A recent study by the American Automobile Association found 71% of Americans are afraid to ride in a self-driving car.
What’s the problem? Some people simply don’t trust the technology and fear an accident. For others, it’s a question of comfort. For example, when an autonomous car starts, stops or veers, what will keep them from flopping over to the side or suffering from motion sickness?
Today’s drivers are facing forward, eyes on the road, hands on the steering wheel, focused on the task of driving. This engagement, and the knowledge that they are going to turn left here or right there, gives drivers a chance to prepare their bodies physically for what is coming next – so they don’t tilt over when making a sharp turn or succumb to car sickness.
But in the autonomous vehicles of the future, we will often find ourselves in the position of not knowing what is going to happen next and not having time to prepare for what is coming.
Plus, as the world moves closer to autonomous driving, both drivers and passengers will inevitably be focused on infotainment systems in their cars or on personal electronic devices and will be paying less attention to what is happening on the road.
In fact, a recent study posed this question: If you were to ride in a completely self-driving vehicle, what would you do with the available time?
While 35.5% of U.S. respondents said they would still be watching the road, a similar number (33.4%) said they would be engaged in other activities, such as working, watching movies, texting with friends or playing games.
In other countries, that number was even higher, with 49.3% of Chinese respondents and 55.9% of Indian respondents saying they would engage in these activities.
The good news: A peripheral-vision communication system powered by next-generation LEDs can help passengers feel more comfortable, and even less car sick, by providing an understanding of what their vehicle is doing on the road at any given moment – even while they’re immersed in other activities.
For instance, LED lighting can produce images within the interior that change as the vehicle moves. These peripheral patterns could mimic the light and dark shadows of the trees or buildings that are passing by outside the vehicle. This impression of movement on the periphery can minimize motion sickness and give the rider a more secure feeling, even when staring at a phone screen for lengthy periods.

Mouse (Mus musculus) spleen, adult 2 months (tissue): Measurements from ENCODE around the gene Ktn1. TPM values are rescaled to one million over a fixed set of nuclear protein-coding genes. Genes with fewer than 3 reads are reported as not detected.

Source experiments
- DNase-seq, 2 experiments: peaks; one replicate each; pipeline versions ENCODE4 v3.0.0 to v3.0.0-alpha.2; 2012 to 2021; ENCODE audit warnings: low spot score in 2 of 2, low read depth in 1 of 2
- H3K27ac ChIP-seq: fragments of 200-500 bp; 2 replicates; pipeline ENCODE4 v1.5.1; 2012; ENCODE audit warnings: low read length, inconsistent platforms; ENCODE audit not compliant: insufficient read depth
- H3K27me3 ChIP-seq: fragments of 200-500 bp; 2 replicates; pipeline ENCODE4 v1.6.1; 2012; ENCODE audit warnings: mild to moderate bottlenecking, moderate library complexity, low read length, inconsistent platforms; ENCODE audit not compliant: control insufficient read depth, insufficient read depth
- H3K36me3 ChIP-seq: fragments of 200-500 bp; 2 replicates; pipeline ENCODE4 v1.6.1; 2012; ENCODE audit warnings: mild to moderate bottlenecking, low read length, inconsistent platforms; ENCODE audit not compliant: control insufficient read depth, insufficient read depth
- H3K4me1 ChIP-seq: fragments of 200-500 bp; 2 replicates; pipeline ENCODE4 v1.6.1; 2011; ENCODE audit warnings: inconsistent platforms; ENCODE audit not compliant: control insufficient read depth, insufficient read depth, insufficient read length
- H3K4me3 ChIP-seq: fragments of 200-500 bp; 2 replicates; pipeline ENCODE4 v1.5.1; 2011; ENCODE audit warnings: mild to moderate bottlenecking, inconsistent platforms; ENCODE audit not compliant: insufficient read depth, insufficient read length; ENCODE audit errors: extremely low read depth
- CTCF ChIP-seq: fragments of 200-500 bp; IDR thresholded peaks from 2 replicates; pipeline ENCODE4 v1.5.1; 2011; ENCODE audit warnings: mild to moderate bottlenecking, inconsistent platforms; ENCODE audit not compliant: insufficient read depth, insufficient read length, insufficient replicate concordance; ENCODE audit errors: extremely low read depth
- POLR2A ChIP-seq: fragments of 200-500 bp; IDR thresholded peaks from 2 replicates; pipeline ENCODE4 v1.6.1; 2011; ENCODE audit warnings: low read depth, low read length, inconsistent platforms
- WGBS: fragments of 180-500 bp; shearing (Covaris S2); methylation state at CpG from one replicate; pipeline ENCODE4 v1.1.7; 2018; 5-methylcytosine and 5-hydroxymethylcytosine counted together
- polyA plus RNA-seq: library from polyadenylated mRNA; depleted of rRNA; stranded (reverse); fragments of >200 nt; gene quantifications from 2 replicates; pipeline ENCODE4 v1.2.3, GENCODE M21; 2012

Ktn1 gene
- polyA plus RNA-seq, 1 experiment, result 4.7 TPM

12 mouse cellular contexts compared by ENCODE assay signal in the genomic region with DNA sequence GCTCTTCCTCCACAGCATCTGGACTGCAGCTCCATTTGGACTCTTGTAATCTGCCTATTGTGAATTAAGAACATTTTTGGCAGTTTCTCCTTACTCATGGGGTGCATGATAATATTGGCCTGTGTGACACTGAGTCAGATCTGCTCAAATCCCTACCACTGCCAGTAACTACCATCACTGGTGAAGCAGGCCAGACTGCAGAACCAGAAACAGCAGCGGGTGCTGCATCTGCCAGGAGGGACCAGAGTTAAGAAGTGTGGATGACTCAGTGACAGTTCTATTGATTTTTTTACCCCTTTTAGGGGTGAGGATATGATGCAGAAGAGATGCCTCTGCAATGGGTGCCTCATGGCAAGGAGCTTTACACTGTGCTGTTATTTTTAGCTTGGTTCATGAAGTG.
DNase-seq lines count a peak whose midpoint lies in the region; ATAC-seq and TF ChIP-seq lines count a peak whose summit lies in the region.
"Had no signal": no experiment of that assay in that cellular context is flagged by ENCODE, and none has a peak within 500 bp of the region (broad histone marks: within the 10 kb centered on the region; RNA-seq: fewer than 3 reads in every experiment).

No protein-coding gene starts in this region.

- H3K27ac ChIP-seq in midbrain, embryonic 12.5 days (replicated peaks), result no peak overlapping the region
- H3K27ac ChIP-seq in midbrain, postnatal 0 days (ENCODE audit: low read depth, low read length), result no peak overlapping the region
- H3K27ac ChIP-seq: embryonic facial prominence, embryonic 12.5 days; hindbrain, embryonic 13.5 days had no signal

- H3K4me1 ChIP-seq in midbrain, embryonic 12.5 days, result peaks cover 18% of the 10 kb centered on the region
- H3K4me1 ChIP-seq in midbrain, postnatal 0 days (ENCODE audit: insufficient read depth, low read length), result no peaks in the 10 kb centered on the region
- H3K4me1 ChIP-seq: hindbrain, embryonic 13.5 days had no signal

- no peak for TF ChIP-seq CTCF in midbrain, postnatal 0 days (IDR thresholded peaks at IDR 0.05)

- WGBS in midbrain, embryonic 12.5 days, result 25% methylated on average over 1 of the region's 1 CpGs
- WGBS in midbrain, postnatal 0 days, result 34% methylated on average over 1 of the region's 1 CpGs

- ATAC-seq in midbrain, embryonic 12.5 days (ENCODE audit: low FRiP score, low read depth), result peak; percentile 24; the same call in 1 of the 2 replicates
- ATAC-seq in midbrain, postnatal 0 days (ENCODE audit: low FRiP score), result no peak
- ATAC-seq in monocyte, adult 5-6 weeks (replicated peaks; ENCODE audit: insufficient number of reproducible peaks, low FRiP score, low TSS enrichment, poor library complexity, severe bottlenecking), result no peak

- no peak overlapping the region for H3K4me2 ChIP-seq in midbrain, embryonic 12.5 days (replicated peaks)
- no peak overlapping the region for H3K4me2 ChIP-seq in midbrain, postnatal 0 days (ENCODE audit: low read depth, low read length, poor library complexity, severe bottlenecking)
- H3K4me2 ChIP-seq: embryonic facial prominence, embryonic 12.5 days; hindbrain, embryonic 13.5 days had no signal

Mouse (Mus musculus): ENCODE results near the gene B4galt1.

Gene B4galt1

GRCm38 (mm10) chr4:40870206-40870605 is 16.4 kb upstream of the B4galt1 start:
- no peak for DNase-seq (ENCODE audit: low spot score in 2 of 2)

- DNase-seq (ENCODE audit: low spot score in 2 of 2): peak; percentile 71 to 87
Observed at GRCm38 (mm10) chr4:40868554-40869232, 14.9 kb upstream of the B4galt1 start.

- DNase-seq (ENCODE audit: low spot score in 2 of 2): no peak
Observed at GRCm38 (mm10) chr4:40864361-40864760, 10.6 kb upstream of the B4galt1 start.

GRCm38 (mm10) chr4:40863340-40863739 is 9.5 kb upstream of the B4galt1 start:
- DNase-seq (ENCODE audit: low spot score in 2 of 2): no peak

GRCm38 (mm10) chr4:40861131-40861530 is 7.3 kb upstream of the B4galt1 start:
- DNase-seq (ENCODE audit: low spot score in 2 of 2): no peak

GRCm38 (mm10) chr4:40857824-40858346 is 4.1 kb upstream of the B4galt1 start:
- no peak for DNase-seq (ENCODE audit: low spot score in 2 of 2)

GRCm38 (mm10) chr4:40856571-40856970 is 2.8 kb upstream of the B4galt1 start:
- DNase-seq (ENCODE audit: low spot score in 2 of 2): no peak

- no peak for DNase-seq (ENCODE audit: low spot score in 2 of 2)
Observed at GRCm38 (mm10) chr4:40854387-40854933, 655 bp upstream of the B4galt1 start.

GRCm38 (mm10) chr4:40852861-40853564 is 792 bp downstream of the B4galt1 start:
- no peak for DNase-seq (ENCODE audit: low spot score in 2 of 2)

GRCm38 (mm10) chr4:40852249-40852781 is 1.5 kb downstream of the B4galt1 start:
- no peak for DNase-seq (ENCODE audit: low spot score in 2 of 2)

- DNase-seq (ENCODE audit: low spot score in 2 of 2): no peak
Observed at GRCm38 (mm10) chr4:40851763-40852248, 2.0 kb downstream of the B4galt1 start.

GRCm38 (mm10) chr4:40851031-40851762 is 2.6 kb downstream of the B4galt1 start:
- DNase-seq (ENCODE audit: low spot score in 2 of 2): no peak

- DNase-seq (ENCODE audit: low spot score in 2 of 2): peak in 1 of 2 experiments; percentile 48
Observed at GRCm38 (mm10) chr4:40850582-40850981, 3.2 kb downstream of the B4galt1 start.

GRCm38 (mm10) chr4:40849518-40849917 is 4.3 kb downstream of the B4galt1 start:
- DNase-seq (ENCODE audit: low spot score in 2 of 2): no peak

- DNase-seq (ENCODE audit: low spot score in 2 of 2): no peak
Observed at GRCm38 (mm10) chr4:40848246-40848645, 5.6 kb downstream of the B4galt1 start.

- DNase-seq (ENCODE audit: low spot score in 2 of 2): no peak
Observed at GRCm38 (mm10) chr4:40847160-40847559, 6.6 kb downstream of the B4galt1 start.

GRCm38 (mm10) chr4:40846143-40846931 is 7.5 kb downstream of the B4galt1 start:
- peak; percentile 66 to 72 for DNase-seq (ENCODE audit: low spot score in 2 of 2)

At the same time, these interior LEDs, which can be adjusted to different colors and intensities, will provide subtle clues that the vehicle is about to sharply turn or brake quickly.
So even though a rider may be immersed in their favorite movie, they have enough information in their peripheral vision to know what the car is going to do and prepare their body for, say a hard left turn, by reflexively tightening their core.
The LEDs can be embedded in the door, windshield, seats, center console or anywhere else in the vehicle, providing peripheral-vision stimuli that can be detected by riders whose attention is focused on other things.
Osram Opto Semiconductors and the Lighting Research Center at Rensselaer Polytechnic Institute recently conducted a study to learn more about the ways vehicle occupants perceive various lighting cues and how different combinations of light colors, intensities, locations, sizes, speeds and resolutions of motion are detected by vehicle occupants.
Though still in its early stages, the research shows interior LEDs can indeed provide visual cues and helpful signals for passengers whose attention is not focused on the road. The right lighting at the right time can provide peripheral-vision stimuli that can be detected by passengers when their attention has shifted and make them feel more comfortable and secure in the vehicle.
The reality: In an autonomous future, vehicle occupants will be performing tasks unrelated to driving but still will require information about the roadway environment. LED lighting can solve many of the key concerns people have about autonomous vehicles and better prepare the world for a self-driving future.
Kimberly Peiler (pictured above, left) is Sr. Application Engineering Manager in North America for Osram Opto Semiconductors. Her expertise includes automotive illumination and display.